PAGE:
OK. Got a question for the blogo-twitto-webosphere.
In this day an age of rapid shotgun sequencing of genomes, many people are moving away from finishing the genomes. As some may know, I was a co-author many years ago on a paper arguing for the need to finish (rather than just shotgun sequence) microbial genomes for many scientific questions. But as sequencing costs continued to plummet, the relative cost of shotgun sequencing genomes kept going down while the cost of finishing genomes did not change much. So. two years ago I posted to my blog a question regarding this: “Wanted:Feedback on Importance of Finishing (Microbial) Genomes” and got a lot of useful feedback. And eventually, I came around to the argument that finishing was unnecessary for many purposes (and even got some props for admitting I was wrong).
Well, I am back. Now I am arguing to some colleagues that if we want to make metabolic pathway predictions and metabolic models for genomes, we probably don’t need finished genomes. But alas, I have no evidence to back that up. And in fact, I am not really sure anyway. So I am asking everyone and anyone out there … does anyone have data/evidence/opinions about whether there will be much difference in metabolic predictions one would make for an organism based upon a complete genome vs. a shotgun assembly of a genome generated by Illumina sequencing?
Storification of some comments:
http://storify.com/phylogenomics/completeness-of-microbial-genomes-for-metabolic-pr.js[View the story “Completeness of microbial genomes for metabolic predictions” on Storify]
12 thoughts on “How complete do microbial genomes have to be for metabolic predictions (to be useful)?”
From a practical personal perspective, with bacterial draft genomes (though I flatter myself that they're *good* drafts 😉 – mostly 454 rather than Illumina, which needed a bit of help from 454 in a hybrid asm) we can get around 1300-1400 metabolic reactions from 1100-1200 annotated genes. This is at high 90% coverage of total expected genes from gold-standard Sanger sequenced close relatives.
I wonder how much farther on we are than the situation reported in Chen L, Vitkup D. Trends Biotechnol. 2007 Aug;25(8):343-8. “Distribution of orphan metabolic activities” – (http://www.ncbi.nlm.nih.gov/pubmed/17580095). So long as 30-40% of metabolism remains unassociated with gene function, I think the difference between closed and draft genome coverage of metabolism is likely to be marginal, and not the larger part of the problem.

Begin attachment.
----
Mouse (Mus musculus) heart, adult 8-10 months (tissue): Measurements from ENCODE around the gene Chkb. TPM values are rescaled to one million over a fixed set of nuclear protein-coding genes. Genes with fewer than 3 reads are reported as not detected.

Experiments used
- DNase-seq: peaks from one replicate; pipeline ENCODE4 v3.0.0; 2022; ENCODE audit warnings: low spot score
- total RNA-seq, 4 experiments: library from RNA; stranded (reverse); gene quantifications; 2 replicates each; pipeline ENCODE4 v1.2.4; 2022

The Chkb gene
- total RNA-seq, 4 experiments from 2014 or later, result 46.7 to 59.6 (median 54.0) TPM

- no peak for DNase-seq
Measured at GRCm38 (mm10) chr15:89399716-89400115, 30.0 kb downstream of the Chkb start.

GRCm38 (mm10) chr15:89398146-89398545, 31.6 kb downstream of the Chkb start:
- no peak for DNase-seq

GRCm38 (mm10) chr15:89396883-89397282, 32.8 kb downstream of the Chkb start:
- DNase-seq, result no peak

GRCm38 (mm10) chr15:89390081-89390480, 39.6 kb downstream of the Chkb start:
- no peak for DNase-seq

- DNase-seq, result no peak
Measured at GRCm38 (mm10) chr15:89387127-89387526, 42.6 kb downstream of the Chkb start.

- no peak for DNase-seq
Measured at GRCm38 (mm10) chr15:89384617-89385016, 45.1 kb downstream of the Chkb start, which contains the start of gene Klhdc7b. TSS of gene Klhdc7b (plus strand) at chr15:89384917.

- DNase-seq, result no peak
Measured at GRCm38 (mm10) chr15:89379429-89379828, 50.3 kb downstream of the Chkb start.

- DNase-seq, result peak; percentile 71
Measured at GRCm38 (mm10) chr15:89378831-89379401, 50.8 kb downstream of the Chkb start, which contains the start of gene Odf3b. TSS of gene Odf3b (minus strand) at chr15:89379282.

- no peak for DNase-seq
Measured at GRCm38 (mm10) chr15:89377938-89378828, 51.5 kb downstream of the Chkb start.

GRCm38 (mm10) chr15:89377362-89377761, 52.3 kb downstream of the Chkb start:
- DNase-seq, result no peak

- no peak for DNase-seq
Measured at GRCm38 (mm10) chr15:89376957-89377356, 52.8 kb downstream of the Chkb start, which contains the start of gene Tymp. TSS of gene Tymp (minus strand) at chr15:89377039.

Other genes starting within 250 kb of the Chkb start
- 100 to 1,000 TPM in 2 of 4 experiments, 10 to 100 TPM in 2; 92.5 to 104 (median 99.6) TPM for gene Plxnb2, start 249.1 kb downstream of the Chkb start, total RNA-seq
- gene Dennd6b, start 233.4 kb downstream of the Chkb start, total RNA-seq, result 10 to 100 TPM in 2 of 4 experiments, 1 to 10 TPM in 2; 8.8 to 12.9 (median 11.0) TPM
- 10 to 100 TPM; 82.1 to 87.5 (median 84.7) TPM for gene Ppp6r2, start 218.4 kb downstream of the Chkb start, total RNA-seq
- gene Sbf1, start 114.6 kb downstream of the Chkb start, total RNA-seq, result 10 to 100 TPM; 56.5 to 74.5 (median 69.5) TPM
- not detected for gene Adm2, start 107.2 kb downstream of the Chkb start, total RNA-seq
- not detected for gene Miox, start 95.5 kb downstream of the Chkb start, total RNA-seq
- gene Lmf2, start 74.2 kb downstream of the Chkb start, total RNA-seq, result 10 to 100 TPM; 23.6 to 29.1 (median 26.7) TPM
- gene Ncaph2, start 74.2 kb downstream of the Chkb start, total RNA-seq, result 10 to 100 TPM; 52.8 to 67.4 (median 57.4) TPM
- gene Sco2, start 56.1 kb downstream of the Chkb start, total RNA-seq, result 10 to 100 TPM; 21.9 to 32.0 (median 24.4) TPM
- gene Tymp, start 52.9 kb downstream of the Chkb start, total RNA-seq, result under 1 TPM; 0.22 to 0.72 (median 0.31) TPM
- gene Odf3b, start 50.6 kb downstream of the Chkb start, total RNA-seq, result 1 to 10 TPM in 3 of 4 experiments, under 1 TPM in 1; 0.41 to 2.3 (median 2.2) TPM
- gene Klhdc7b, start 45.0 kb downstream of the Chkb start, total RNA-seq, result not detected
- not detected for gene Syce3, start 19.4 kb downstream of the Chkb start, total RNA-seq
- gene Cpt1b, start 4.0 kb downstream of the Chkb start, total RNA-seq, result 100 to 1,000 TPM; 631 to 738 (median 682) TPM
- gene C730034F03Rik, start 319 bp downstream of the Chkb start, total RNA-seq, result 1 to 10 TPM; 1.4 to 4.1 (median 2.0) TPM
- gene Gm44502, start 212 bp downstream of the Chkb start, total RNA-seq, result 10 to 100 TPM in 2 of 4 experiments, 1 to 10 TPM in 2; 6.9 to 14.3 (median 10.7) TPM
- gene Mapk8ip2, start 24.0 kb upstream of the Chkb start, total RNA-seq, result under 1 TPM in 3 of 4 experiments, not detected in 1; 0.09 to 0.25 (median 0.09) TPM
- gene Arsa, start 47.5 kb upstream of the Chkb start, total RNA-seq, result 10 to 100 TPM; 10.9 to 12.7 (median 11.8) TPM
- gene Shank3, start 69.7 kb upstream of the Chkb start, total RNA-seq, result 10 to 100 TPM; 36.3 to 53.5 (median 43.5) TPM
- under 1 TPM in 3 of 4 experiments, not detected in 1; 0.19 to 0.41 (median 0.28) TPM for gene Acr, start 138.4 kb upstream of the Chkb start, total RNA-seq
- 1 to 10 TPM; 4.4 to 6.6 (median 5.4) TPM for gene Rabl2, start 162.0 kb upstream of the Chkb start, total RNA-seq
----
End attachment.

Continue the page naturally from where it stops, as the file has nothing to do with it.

I generally agree – given that many predictions of individual protein function are inaccurate and given that for many proteins we cannot predict ANY function and given that many genes are not involved in metabolism anyway, I just don't see how even 5% of the genome would make much of a difference in accuracy of overall metabolic predictions.
Note – I sent a related question to Patrik D'haeseleer who has worked on metabolic modeling from genomes.
“know anything about how complete genomes have to be for good metabolic modeling?”
And he wrote
“Hm… I'm not sure anyone has formally quantified that yet. It would also depend a lot on what type of metabolic modeling we're talking about. We've been doing metabolic reconstruction using Pathway Tools on phylogenetic bins from metagenomes, where we typically have 80-90% of a genome in a few hundred contigs.
Pathway Tools uses some fairly lenient heuristics to decide whether a pathway is present, based on the enzyme annotations it finds in the (meta)genome, so you definitely don't have to have *all* the enzymes in a pathway. The more qualitative analysis of pathway content that Pathway Tools produces can be useful to assign broad metabolic roles, such as “organism A has more aromatic degradation pathways, whereas organism B has more oligosaccharide degradation”.
Missing enzymes can be a much bigger issue when you're trying to do flux balance modeling. Heck, flux balance analysis can be hard enough to do when you have a complete genome. But if you don't have an isolate you may not be interested in flux balance analysis anyway.
Given that 30-40% of genes in complete genomes don't have any functional annotations, and that a good number of those are presumably unannotated enzymes, you never really know all the enzymes in a genome anyway. As long as the amount of missing sequence is negligible compared to the amount of misannotation and missing annotation, you should be able to at least get a fairly accurate overview of the metabolism of the organism. I probably wouldn't bother trying to do a metabolic reconstruction with less than 70% of the genome though.